- Al-Anon: Al-Anon is one of the most well-known support groups for family members and loved ones of alcoholics. Members follow a 12-step program and regular meetings are held all over the U.S. and internationally.5
- Nar-Anon: Nar-Anon is intended to help family members and loved ones of individuals who are addicted to narcotics or who are in recovery. It is also designed to provide support for family members of alcoholics and much Al-Anon meetings, Nar-Anon meetings can be found in all 50 states nationwide as well as internationally.6
- Co-DA: This 12-step group is designed to help individuals in co-dependent relationships, whether they are directly affected by alcoholism or not.7
- School counselor: For children of alcoholics who are in grade school, middle school, or high school, a school counselor may be a trusted adult who can provide personal assistance and support.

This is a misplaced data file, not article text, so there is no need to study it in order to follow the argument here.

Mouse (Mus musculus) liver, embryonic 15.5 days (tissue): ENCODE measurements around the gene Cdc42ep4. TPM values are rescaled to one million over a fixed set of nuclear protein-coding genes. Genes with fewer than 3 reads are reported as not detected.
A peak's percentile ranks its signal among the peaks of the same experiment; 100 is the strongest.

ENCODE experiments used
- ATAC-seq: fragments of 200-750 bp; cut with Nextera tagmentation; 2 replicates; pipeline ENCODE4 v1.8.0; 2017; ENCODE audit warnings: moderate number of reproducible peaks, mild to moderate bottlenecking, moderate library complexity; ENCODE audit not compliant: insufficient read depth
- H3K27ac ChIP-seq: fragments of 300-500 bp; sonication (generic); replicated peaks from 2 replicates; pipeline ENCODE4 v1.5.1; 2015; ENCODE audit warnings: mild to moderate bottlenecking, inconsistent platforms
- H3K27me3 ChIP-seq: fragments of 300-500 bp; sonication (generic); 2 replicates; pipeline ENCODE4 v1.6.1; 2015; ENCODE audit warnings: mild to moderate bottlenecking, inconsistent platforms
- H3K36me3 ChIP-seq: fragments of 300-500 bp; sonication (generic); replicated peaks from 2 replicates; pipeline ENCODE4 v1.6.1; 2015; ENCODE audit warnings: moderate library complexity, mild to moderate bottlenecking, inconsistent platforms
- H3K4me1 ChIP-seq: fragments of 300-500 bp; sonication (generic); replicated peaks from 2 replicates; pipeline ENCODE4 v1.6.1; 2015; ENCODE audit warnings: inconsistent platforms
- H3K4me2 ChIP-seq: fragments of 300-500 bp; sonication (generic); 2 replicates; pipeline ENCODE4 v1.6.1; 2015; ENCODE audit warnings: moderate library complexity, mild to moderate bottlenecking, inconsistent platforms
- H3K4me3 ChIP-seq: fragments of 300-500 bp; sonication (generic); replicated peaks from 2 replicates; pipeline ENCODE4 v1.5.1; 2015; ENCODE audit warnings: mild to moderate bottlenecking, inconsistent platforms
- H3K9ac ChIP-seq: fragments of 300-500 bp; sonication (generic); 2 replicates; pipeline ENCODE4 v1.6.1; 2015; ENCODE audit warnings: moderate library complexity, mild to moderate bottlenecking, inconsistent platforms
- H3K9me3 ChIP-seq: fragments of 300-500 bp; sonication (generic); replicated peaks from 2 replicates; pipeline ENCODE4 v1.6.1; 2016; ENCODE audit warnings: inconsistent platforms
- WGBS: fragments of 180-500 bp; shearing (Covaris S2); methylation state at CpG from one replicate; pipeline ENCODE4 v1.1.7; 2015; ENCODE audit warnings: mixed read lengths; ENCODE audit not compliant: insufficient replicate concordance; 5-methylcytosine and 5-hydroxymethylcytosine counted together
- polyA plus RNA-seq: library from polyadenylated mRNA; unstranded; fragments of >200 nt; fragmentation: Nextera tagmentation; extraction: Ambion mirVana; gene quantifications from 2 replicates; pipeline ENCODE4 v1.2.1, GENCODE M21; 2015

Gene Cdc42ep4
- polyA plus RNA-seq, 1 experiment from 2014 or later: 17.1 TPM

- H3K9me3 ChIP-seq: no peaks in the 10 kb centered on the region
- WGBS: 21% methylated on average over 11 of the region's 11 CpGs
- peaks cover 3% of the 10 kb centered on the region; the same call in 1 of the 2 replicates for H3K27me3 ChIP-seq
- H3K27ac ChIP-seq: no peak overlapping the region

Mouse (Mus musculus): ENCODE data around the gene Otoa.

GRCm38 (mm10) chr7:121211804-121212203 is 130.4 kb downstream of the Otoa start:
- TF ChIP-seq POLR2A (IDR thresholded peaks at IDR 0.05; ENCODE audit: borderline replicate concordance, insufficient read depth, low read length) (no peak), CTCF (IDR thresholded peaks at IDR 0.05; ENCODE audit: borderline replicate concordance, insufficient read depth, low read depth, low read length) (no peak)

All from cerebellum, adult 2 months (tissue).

- Therapist: One-on-one therapy can also help you work through painful memories or current struggles related to a parent’s alcohol abuse.
- Online support groups: There are also many online support groups where children of alcoholics can talk with one another and share helpful information and resources.
Addiction in the family has long-lasting effects and although parents in recovery cannot erase the past, they can work toward a better future. Call Nova Recovery Center today if you are ready to start over and build a healthy life of sobriety for yourself and for the benefit of your children.
Effects of Alcoholism on Families
The effects of alcoholism on families can cause more damage and pain than any other internal or external influence on the family unit. The impact of the drinker’s abuse or addiction is usually manifested differently with each member of the family and has long-term implications.
The National Institute on Alcohol Abuse and Alcoholism reports that more than one-half of adults in the U.S. have a close family member who has abused alcohol or is addicted to the drug.
Children of Parents who Drink